Mental–Physical Multimorbidity in Youth: Associations with Individual, Family, and Health Service Use Outcomes

  • M. A. FerroEmail author
  • E. L. Lipman
  • R. J. Van Lieshout
  • M. H. Boyle
  • J. W. Gorter
  • H. L. MacMillan
  • A. Gonzalez
  • K. Georgiades
Original Article


Prevalence, correlates, and outcomes of youth with comorbid mental and physical conditions (i.e., multimorbidity) were examined in this cross-sectional study. Participants were 92 youth (14.5 years [SD 2.7]; 69.6% female) and their parents. Mental disorder was assessed using structured interviews and physical health using a standardized questionnaire. Twenty-five percent of youth had multimorbidity and no child or parent demographic or health characteristics were correlated with multimorbidity. Youth with multimorbidity reported similar quality of life and better family functioning [B = − 4.80 (− 8.77, − 0.83)] compared to youth with mental disorder only (i.e., non-multimorbid). Youth with multimorbidity had lower odds of receiving inpatient services [OR = 0.20 (0.05, 0.85)] and shorter stays in hospital for their mental health [OR = 0.74 (0.57, 0.91)] over the past year. Family functioning was found to mediate the association between youth multimorbidity and length of stay [αβ = 0.14 (0.01, 0.27)]. Findings reinforce the need for family-centered youth mental health care.


Adolescent Child Chronic disease Mental disorders Quality of life 



The authors gratefully acknowledge the children, parents, and health professionals and their staff without whose participation, this study would not have been possible. We especially thank Jessica Zelman for managing the study and Felice Bontempo for reviewing a previous iteration of this manuscript. At the time of the study, MAF was supported by a Research Early Career Award from Hamilton Health Sciences. MAF currently holds the Canada Research Chair in Youth Mental Health; MHB holds the Canada Research Chair in the Social Determinants of Child Health; KG holds the Dan Offord Chair in Child Studies; JWG holds the Scotiabank Chair in Child Health Research; AG is supported by a Canadian Institutes for Health Research New Investigator Award; HLM holds the Chedoke Chair in Child Psychiatry; and, RJV holds the Canada Research Chair in the Perinatal Programming of Mental Disorders and Albert Einstein/Irving Zucker Chair in Neuroscience.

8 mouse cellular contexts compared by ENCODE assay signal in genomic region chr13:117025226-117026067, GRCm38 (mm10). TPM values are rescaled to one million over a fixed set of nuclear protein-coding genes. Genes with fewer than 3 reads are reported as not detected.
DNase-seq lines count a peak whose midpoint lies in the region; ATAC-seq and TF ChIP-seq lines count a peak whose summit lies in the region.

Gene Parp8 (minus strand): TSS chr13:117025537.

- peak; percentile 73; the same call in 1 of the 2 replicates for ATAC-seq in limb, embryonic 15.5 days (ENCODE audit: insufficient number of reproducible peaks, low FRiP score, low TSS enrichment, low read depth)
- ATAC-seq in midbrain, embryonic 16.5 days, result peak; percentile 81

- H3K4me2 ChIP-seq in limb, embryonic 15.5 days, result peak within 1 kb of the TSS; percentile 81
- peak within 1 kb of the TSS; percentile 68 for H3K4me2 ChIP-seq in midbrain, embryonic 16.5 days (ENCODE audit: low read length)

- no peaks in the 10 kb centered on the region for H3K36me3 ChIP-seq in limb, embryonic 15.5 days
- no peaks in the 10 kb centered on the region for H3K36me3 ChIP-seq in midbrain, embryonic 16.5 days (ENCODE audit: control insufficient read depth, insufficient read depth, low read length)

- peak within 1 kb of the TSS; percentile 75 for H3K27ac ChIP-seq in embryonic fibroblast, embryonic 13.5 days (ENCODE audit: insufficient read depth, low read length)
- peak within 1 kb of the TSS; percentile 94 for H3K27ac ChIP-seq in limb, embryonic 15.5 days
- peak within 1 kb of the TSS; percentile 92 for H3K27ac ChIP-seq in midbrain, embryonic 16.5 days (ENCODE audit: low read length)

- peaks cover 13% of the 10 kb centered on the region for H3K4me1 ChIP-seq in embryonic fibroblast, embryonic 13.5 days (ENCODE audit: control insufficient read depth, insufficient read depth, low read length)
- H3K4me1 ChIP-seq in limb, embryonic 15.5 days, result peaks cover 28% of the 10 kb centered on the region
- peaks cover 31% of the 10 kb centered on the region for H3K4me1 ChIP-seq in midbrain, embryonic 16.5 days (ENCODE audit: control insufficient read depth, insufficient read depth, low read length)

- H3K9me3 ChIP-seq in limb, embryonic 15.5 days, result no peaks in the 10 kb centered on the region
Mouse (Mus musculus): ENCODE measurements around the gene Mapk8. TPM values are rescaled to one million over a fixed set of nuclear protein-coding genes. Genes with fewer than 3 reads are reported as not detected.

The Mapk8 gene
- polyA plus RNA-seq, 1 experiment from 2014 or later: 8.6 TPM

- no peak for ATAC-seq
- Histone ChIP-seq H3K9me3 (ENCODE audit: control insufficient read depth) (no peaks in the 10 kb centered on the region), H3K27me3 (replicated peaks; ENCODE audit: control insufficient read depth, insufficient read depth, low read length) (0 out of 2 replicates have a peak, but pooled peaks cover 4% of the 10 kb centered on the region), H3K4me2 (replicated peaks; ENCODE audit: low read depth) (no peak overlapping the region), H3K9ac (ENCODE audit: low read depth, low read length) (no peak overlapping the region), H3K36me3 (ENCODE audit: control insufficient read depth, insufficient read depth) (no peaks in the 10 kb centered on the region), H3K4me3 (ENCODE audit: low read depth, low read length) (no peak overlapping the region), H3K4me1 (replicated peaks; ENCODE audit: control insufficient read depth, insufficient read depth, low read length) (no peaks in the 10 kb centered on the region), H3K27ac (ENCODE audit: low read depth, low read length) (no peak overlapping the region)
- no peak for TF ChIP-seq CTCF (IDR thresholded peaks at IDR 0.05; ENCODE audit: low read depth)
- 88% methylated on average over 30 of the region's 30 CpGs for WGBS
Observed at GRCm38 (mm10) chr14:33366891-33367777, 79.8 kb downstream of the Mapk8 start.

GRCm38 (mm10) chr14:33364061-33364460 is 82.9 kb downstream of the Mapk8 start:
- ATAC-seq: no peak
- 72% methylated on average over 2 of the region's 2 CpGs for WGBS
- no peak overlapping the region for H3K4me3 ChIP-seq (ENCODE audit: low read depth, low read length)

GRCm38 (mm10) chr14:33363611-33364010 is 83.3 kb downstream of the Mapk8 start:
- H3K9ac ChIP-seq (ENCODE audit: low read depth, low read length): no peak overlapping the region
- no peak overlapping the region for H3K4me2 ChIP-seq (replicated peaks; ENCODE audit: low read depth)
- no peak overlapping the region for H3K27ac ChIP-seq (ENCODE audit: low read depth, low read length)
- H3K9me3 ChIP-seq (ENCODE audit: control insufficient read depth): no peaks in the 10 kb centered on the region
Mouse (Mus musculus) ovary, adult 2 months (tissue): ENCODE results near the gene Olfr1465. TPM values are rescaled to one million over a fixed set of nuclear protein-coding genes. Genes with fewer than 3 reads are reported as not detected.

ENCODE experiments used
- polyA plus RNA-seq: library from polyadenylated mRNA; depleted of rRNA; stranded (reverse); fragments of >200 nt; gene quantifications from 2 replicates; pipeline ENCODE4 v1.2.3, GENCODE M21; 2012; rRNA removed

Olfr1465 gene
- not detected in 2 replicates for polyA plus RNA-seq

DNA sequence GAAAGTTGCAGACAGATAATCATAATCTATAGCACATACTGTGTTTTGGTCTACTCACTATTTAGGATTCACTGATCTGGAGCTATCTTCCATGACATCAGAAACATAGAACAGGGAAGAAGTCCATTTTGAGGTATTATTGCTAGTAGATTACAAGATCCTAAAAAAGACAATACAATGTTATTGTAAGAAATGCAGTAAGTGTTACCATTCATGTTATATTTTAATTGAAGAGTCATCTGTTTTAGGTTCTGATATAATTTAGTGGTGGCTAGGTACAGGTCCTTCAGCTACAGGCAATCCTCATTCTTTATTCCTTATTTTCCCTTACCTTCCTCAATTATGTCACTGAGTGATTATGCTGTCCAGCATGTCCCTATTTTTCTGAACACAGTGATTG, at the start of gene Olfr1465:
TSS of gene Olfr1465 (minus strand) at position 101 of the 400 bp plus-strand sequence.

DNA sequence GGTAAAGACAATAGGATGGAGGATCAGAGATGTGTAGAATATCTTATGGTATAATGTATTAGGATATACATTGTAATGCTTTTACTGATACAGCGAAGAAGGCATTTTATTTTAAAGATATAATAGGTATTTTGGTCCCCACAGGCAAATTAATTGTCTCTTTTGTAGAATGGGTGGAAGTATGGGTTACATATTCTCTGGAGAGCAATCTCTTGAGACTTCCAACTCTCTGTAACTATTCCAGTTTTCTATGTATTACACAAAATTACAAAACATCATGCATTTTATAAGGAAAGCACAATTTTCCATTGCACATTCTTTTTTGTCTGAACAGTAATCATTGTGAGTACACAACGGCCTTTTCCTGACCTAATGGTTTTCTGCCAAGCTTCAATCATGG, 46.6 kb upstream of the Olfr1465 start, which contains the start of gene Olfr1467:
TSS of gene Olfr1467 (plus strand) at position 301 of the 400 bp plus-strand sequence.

This study was funded by Hamilton Health Sciences (NIF-14363).

Compliance with Ethical Standards

Conflict of interest

The authors declare that they have no conflict of interest.

Ethical Approval

All procedures performed in studies involving human participants were in accordance with the ethical standards of the institutional and/or national research committee and with the 1964 Helsinki declaration and its later amendments or comparable ethical standards.

Informed Consent

Informed consent was obtained from all individual participants included in the study.


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© Springer Science+Business Media, LLC, part of Springer Nature 2018

Authors and Affiliations

  1. 1.School of Public Health and Health SystemsUniversity of WaterlooWaterlooCanada
  2. 2.Department of Psychiatry and Behavioural NeurosciencesMcMaster UniversityHamiltonCanada
  3. 3.Department of PediatricsMcMaster UniversityHamiltonCanada

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